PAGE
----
Microsoft Office Tutorials and References
In Depth Information
access to the main employee database from the HR department, but you only need to list
the employees for your department. During the merge process, you can select which items
to use based on certain criteria, so Word easily pulls out just the list of colleagues from
your department for the merge into the main directory document you’ve set up.
Setting up a mail merge main document and data source and merging them together involves
a number of steps, some of which must be done before others can happen:
1. Set the document type for the main document: letter, e-mail, envelope, labels,
2. Associate a data source with the document: new, Outlook contact, or some
other source. The data source ﬁ le holds the records of information, such as one
recipient’s name and address, that will be inserted into the main document at
speciﬁ ed locations.
3. Design your main document by combining ordinary document features with
Word merge ﬁ eld codes Each merge ﬁ eld corresponds to a ﬁ eld in the data source .
document, such as Fname, Lname. In this way, Word customizes each copy of the
main document with information from a single record of the data source.
4. Preview the ﬁ nished document by testing to see how it looks with different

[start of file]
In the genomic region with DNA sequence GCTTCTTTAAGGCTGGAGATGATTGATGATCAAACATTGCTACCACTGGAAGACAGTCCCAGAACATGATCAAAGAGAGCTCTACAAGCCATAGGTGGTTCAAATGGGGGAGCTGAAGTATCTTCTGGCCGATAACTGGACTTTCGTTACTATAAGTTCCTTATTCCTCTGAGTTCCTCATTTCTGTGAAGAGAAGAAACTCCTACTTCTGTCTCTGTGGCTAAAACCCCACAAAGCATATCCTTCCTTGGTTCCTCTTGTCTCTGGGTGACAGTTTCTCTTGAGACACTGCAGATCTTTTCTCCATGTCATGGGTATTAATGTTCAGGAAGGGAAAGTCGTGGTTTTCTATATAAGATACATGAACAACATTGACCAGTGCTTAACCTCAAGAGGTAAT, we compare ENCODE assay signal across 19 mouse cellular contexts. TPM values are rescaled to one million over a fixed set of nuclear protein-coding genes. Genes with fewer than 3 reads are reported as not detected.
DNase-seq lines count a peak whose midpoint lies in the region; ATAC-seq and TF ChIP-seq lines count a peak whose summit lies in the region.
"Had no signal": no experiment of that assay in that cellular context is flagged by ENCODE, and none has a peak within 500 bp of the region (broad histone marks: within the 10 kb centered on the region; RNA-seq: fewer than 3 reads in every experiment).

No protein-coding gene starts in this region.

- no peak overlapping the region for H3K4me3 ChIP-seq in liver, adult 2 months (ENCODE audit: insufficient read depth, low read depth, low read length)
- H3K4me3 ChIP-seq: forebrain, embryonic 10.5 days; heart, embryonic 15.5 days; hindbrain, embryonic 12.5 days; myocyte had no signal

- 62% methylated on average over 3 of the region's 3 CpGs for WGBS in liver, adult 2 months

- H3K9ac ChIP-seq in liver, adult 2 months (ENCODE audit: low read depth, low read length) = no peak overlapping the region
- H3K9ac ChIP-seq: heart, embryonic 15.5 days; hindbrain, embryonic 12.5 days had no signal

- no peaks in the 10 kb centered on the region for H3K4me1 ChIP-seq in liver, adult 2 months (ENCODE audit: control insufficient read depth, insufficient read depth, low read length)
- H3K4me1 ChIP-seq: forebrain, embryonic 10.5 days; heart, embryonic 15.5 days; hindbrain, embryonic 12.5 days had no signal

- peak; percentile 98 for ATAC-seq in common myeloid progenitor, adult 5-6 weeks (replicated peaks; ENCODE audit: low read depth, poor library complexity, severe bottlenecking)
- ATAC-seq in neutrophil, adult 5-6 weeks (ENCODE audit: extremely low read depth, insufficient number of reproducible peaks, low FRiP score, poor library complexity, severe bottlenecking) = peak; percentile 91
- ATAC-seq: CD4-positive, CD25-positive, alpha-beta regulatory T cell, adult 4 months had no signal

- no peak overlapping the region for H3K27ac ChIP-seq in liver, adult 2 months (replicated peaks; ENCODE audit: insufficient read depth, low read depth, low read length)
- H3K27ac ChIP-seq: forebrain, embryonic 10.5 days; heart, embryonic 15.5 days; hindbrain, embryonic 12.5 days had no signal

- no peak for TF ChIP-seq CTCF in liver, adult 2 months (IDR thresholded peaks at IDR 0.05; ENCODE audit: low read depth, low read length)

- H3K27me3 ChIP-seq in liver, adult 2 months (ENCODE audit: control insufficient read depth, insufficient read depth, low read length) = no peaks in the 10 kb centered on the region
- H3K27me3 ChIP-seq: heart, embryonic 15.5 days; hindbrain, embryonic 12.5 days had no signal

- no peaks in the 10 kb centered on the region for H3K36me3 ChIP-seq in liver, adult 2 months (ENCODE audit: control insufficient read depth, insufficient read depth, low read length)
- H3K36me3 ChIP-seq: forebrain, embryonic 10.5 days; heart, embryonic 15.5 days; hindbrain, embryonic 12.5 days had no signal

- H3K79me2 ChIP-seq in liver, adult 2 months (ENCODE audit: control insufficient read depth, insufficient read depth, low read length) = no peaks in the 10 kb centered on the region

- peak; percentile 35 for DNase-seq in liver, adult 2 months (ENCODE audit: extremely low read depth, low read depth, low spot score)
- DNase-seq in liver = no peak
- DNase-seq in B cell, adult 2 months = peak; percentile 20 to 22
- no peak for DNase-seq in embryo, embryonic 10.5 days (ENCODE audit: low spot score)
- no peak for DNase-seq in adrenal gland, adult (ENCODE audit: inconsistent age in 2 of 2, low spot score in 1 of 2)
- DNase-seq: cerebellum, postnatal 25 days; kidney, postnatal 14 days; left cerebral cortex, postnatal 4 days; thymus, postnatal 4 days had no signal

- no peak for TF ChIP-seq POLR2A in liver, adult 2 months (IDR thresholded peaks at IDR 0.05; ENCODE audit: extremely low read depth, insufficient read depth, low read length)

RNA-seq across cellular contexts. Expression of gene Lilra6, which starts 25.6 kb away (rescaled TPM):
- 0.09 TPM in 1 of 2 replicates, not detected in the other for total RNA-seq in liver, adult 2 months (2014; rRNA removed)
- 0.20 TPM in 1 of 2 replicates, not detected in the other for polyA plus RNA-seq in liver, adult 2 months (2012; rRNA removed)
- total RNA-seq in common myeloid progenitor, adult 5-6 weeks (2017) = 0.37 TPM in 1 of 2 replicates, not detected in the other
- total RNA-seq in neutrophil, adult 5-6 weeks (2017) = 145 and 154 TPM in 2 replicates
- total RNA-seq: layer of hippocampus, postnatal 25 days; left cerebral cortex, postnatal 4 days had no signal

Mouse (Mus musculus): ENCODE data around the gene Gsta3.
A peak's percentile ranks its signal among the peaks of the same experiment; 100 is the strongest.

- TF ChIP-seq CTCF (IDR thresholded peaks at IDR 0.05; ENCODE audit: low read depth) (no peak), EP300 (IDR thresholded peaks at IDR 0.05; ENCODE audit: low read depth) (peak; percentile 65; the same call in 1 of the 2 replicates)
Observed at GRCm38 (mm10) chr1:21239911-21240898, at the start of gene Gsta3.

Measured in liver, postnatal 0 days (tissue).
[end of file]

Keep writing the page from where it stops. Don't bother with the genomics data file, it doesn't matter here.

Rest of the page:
5. Finish the process by merging the data document with the data source,
creating a printed result, a saved document, or an e-mail document.
It might seem odd to discuss the data source ﬁ rst, but the data source is often the most
important consideration for a merge and typically receives the least attention. Once you’ve
identiﬁ ed and correctly set up your data source, the rest of the merge process is made
Some data considerations, such as usability (does the data set contain what you need?) and
accuracy pretty much go without saying. Other considerations are equally important, such
as whether the data source will be available when you need it, the ease of updating the
data source, and access to the data source both for other data users as well as data creators.
Sometimes, your computer isn’t the only device that needs to access data. For some
documents, you will need access to data in other places — for example, on a laptop (notebook),
for a presentation while traveling, on a different desktop computer at home, or elsewhere.
You can take several approaches to solving the need to either access data from another
location or take the data with you. For the former, especially if the data source is large,
unwieldy, or nonportable for other reasons, some kind of server solution will provide the
answer. This might take the form of a data ﬁ le residing on a SharePoint or other server,